Dentists make too much money

2013 12 23 15 23 25 385 Second Opinion 200

I said it. And the marketplace backs me up. We are already seeing the effects of an increased number of dentists graduating, increased capacity per dentist, dentists practicing longer in general, and nondentists performing functions that used to be reserved only for licensed dentists.

Just as one simple example of the market forcing dentists to charge less, let's consider teeth whitening. It used to cost hundreds of dollars to get professional whitening, but products from Crest and other effective alternatives, combined with increased competition and the desire to attract new patients, make whitening very affordable or even free these days. And that's a great thing for patients!

Benjamin Burris, DDS.Benjamin Burris, DDS.

Think this is an isolated event? Sorry to disappoint you, but this is just the beginning. Wait until you see what companies such as SmileDirectClub do to the market and the profession over the next decade.

This kind of market disruption is small potatoes, however, and the cumulative impact of all of the above will be minor by comparison to what will happen once the state-supported dental cartels are no longer able to maintain their dental monopolies. Federal courts and the Federal Trade Commission will eventually make this a reality if state lawmakers refuse to look after the public good instead of bowing to the powerful dental lobbyists.

What will you do then if you haven't adapted to the new reality, doctor? It's coming whether you like it or not. As access to care increases, the cost of what we do will decrease. Equipment, supplies,and laboratory procedures cost what they cost, so where will the difference in price be made up? It will come out of your salary.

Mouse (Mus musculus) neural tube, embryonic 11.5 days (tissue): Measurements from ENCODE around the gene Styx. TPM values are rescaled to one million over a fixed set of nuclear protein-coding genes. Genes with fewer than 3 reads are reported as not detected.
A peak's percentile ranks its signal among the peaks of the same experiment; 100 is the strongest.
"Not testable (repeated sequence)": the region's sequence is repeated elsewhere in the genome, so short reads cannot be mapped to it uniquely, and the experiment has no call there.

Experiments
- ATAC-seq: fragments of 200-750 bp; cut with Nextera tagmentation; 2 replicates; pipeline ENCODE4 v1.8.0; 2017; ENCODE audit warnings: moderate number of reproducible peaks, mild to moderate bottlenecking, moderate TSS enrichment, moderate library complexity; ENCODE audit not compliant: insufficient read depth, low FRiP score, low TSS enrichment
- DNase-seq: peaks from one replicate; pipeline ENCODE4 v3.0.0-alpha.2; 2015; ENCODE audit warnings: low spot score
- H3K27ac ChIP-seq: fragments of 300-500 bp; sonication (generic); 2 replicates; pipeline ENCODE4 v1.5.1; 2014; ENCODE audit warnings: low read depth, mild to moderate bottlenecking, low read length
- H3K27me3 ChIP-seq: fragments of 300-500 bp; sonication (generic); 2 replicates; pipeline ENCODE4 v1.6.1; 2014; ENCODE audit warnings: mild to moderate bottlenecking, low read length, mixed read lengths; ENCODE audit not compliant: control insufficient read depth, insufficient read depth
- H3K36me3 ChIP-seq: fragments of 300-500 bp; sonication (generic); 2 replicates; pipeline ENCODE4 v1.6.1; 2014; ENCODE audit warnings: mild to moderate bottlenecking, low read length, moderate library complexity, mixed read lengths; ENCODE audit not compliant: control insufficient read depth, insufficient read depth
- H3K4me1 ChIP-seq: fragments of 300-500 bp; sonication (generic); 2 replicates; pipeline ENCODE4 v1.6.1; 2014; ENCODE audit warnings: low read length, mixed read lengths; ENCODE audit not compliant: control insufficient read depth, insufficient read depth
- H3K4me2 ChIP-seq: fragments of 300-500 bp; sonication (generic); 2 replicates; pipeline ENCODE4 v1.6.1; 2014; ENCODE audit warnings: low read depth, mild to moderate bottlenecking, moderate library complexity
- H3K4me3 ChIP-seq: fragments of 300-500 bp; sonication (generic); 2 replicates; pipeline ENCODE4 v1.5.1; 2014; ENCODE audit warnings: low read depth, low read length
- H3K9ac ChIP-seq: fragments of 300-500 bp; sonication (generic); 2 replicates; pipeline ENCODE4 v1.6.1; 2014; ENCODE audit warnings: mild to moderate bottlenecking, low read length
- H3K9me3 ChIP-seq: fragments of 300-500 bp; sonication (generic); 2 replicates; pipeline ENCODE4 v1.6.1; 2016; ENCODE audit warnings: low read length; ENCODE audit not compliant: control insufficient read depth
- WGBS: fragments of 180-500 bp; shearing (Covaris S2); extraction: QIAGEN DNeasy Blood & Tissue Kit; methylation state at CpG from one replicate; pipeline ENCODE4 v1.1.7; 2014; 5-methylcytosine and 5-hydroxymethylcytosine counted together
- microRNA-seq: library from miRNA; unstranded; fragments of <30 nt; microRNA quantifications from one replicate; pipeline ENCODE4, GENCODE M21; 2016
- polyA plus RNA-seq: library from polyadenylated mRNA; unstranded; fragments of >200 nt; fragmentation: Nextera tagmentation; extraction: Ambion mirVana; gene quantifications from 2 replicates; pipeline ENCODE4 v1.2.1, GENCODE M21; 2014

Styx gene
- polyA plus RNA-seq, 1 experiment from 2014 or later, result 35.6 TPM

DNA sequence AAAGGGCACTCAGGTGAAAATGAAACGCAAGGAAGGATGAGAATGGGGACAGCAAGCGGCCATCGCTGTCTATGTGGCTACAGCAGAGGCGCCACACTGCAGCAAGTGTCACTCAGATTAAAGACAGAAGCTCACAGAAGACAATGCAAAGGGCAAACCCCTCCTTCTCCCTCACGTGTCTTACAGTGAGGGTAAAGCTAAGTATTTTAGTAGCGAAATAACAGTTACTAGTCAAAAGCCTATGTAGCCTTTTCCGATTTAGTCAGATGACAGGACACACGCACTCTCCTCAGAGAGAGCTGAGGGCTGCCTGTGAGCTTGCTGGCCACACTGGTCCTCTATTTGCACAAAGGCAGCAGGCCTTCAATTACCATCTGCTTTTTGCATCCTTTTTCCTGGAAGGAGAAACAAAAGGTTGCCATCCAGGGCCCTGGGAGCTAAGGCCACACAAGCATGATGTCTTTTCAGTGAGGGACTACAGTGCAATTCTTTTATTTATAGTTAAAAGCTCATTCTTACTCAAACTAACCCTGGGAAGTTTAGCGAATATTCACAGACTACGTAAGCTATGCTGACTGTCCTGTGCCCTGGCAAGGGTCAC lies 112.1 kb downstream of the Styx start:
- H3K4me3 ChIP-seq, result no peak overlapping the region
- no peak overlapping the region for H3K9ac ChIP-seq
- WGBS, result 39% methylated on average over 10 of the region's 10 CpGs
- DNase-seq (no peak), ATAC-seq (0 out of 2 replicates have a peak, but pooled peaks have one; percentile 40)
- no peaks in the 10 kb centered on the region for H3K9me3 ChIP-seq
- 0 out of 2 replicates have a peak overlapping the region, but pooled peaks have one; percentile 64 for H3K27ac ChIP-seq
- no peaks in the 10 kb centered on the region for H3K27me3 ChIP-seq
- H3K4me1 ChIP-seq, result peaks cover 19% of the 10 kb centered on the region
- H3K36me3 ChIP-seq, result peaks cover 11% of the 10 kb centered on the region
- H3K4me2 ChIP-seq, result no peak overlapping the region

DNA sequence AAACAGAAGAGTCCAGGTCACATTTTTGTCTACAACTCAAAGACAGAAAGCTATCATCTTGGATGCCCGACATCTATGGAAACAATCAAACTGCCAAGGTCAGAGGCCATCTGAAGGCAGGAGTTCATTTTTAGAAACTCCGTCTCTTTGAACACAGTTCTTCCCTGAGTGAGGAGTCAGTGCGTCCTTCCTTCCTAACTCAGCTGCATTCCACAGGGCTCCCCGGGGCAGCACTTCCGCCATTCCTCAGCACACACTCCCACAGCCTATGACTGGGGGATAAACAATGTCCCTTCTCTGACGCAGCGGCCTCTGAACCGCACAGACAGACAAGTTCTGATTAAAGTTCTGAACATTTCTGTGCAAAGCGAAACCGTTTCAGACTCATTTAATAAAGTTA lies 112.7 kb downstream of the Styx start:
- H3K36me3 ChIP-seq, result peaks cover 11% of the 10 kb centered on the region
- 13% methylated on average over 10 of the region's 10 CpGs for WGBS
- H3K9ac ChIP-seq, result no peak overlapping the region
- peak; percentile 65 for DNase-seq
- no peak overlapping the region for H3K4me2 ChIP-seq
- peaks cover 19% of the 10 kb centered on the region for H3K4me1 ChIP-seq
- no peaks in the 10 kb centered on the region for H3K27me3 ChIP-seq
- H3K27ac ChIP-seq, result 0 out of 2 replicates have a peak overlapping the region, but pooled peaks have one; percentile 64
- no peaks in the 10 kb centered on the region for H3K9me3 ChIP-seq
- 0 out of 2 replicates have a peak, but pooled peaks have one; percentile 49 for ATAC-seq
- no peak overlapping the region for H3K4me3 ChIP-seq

“Dentists will still be able to make a very nice living, but you will have to do more for more people to do so.”

More specifically, it will come in the form of reduced profitability for dental practices and their owners. In the long run, almost all owner-dentists will see profit margins approaching the 10% range. I'm not pulling this number out of thin air.

Corporate dental practices do very well with average margins much closer to 10% than 20%, and everyone else will move in that direction over time for all the reasons listed above. I know you hate it but, once again, more access and affordability are always good things when it comes to healthcare. Dentists will still be able to make a very nice living, but you will have to do more for more people to do so -- dentistry will follow medicine in terms of massively increasing access. This, also, is a good thing for the public.

State boards

Right now most state dental boards, controlled by market participants, do everything in their power to block dentists from entering their market or competing with them. Let's take my home state of Arkansas for example. The Arkansas State Board of Dental Examiners refuses to allow dental specialists to provide even the most basic dental care to suppress supply and keep pricing artificially high. The state board is also moving to limit the number of dentists entering our state by reverting back to requiring licensure exams by the Southern Regional Testing Agency (SRTA) for all applicants starting in 2017.